• Kevin Wright

    This GUI contains vast empty spaces, and an ever-decreasing amount of space to show the events.

    Please do what you can to increase the number of events shown.


  • Benny

    Ideas welcome. Gramps does remember the size of the editor window, so increasing that once, and you have lot’s of space afterward.
    The first try was more compact, but then developers complained it was too crowded/cluttered. So the bold headings where added again to make it more organized, and things where put less close to each other.
    I’d like to move tags perhaps after ID Field…
    Anyway, we are using this in development now up to release, so it will be quickly clear if in actual use it doesn’t hold up.

  • Jason Simanek

    Re: Question #1: As far as surname “origin types”, if you have the option “patronymic” for father and the option “matronymic” for mother, I think you have it covered. Frankly, I’m not sure what “inherited” means as an origin type if patronymic and matronymic are both options. “Inherited” doesn’t seem to indicate any useful information.

    As far as the efficient use of space in the editor UI, the last “compact” version seems awkward with the “Multiple Surnames” button squashed next to the “Prefix” input label. I think that button should somehow be associated with the “Surname” input. I guess if I come up with a better idea I’ll submit it.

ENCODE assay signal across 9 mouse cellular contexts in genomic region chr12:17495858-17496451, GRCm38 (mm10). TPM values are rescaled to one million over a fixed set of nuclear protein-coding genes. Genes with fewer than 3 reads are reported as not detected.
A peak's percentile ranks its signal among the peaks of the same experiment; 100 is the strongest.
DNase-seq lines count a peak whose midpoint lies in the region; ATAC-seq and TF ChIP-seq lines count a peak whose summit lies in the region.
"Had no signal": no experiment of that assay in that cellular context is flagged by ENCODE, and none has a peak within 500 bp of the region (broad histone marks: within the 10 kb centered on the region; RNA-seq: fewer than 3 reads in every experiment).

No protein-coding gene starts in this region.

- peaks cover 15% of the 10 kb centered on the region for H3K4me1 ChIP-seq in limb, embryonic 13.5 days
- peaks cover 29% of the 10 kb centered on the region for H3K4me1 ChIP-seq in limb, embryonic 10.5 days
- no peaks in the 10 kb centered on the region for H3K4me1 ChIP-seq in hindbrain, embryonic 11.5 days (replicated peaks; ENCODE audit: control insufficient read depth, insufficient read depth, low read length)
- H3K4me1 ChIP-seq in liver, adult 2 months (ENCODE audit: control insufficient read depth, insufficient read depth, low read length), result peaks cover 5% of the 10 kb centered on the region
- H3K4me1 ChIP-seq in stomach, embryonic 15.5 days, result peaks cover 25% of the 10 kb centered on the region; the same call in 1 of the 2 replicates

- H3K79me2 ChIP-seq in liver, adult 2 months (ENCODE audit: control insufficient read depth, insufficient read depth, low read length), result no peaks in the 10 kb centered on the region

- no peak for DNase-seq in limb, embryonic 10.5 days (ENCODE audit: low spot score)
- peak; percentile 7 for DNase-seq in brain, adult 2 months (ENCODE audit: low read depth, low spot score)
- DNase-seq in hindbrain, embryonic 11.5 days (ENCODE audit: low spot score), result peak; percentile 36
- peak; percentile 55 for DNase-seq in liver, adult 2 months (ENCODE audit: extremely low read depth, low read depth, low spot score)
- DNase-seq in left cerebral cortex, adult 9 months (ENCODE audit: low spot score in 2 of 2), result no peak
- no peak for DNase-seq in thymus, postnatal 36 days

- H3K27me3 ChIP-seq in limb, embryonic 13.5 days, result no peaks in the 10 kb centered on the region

Otherwise, nice work on improving the management of multiple surnames. A definite improvement.

  • Jason Simanek

    Here’s my attempt at improving the Edit Person UX. It’s very similar to the “compact” version you display at the end of the post, but I think the relationship of the Surname and Origin properties need to be more clearly presented. In the compact version you display, it’s difficult to understand if Origin relates to the person or to the surname.

    I also see this problem with the Type property. Type should refer to all of the name properties displayed, correct? It relates to this particular/primary name-group, not to the person. The person can have multiple name-groups that each have their own Type.

    One other thing I added is a “preview” of the name so that you can see how adding content to the various inputs affects the name.

    Anyway, I don’t know if it GTK or whatever can actually display the UI like this, but here’s my take: Redesign-JS

    P.S. Are “Tags” used so much that they are worth dedicating so much primary space in the Edit Person dialog? I never user them . . .

  • lcc

    Jason, regarding “inherited”, there is in your text some basic lack of knowledge regarding what a patronymic and a matronymic are. These are not common surnames inherited from father or mother. It is a particular surname practice based on the father or mother given names.

  • romjerome

    what a patronymic and a matronymic are. These are not common surnames inherited from father or mother. It is a particular surname practice based on the father or mother given names.

    Oh, I need to modify example.gramps …
    Any sample ?

    Thank you.

  • Jason Simanek

    @lcc: Interesting. I just assumed it was the surname of the father, but now that you mention it I should have known since your explanation makes perfect sense with all of the Russian literature I’ve read. For example: